On March 4, Chilean actress Daniela Vega took to the stage to present the Oscar for Best Original Song, and in so doing, made history. At age 28, Vega became the first transgender presenter in the 90 year history of the Academy Awards. Vega’s appearance marked a watershed moment for transgender people in the entertainment business, and a new level of visibility for the LGBT community in Hollywood.
Vega set fire to the world with her widely-acclaimed performance in A Fantastic Woman. The Chilean film about a transgender woman protecting the legacy of her boyfriend earned rave reviews and went on to win the Academy Award for Best Foreign Language film.
In the midst of it all, Vega–a trained opera mezzo-soprano who’d never acted in a film before–became an international sensation.
With A Fantastic Woman set to hit Blu-Ray May 22, the soft-spoken Vega (along with her translator) took time out of her busy schedule for a quick chat with Queerty.
So the film is a story of a transgender woman protecting the legacy of her lover. Do you feel like the film’s story reflects your experience?
I would say more that, in general, in the world, there has never been much reflection on what it means to be transgender. So it’s not so much about being a Latina transgender in particular.
Did you have any concerns about taking on the role that many people will hate in a time when trangender people are being attacked around the world?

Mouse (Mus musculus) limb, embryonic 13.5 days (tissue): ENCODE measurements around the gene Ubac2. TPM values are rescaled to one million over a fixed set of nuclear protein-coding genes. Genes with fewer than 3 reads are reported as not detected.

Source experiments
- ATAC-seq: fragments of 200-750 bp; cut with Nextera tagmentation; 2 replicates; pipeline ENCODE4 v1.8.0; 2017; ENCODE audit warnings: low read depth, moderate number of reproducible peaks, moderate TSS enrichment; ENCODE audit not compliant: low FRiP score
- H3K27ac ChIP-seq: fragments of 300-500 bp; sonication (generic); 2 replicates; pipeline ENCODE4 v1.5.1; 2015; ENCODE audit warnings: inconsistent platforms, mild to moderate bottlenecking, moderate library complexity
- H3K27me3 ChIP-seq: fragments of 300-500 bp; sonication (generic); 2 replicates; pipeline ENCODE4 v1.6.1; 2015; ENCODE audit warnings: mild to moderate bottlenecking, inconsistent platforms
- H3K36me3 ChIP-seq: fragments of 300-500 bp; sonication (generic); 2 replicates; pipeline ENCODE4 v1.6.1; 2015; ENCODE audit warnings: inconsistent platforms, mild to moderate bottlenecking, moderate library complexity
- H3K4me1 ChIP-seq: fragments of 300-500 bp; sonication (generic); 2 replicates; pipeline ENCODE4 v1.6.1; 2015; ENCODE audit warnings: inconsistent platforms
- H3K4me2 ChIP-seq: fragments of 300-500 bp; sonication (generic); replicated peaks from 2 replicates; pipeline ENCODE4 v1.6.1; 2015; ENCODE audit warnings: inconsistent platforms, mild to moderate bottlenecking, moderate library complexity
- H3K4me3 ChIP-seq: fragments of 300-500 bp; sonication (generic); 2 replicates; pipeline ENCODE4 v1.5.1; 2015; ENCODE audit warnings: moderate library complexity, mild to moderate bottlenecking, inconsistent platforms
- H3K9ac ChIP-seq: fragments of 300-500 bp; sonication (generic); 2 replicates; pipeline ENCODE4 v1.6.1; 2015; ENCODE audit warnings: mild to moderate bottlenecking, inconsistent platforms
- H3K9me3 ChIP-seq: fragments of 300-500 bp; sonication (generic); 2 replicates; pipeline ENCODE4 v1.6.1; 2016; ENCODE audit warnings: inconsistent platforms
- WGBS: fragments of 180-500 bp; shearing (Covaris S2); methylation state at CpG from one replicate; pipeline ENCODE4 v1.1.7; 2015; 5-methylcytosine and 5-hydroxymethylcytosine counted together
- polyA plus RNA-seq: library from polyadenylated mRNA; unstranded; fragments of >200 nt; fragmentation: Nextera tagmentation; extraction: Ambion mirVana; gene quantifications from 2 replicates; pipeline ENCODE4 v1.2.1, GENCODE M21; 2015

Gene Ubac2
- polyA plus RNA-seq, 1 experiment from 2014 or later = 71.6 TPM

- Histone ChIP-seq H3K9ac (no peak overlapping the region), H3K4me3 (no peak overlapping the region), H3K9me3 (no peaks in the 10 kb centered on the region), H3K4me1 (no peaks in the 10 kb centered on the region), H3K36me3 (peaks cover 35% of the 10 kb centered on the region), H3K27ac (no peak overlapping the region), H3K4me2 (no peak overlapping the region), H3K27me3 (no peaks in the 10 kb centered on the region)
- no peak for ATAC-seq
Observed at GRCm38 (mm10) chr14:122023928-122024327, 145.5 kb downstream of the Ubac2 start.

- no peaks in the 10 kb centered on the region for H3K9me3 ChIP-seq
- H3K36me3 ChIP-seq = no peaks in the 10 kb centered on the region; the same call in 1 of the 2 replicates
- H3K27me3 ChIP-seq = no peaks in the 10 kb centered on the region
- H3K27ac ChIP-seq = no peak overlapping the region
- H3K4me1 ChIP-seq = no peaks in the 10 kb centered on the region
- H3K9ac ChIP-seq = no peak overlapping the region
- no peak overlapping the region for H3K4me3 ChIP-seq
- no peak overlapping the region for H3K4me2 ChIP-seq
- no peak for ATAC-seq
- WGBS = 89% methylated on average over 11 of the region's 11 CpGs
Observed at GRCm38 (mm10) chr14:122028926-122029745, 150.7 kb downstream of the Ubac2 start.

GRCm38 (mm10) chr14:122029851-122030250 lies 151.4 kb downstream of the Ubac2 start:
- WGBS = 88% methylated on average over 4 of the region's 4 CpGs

No, I didn’t fear at all. I didn’t feel any fear. I actually thought it was something very entertaining to do, so I said I would do it.
How did you prepare for the role?
I prepared myself by taking Salsa lessons, and classes to drive a car. I learned two opera arias that I’d never sang, and also I took care of my body physically.
The film has received acclaim, and you are the only transgender presenter at the Academy Awards. I remember watching you and being so excited…
It was beautiful. I had a very good time, and I tried to do the best I could. And I think that people enjoyed it very much. I don’t see myself as an activist. I am an artist, and I pride myself on sharing issues with the world.
Was there anywhere you promoted the film where you felt uncomfortable as a transgender person?
I feel comfortable in the world, and I think we can fix the world everyday for the better. We just have to get out there and tell our stories.
In the United States, there’s a currently a lot of discussion about the casting of transgender characters in films and television.
So I’ve answered this question twice before in interviews, and I have two answers for this.
The first answer is that as an actress, as an artist, I feel that when you want to create something, you don’t have too many limitations in order to do it. Just like I am a transgender woman in real life, I’m an interpreter of both transgender and cisgender roles.
And I feel that if there’s an actor or actress who wants to create or explore this kind of role, I think it would be a positive thing. Now I think that the question that would come afterwords—the question now—is up until now, why has a trans person not been considered for creative endeavors?
With all this acclaim, do you intend to keep acting or do you intend to return to your roots in opera? I know you’re classically trained as a vocalist.
I want to continue creating. I want to continue singing in opera and acting, and keep proving to myself my artistic capacities, to see what else I can do.
That’s wonderful. We very much look forward to see what comes for you next.
Thank you for sharing with me.
A Fantastic Woman hits Blu-Ray this May 22.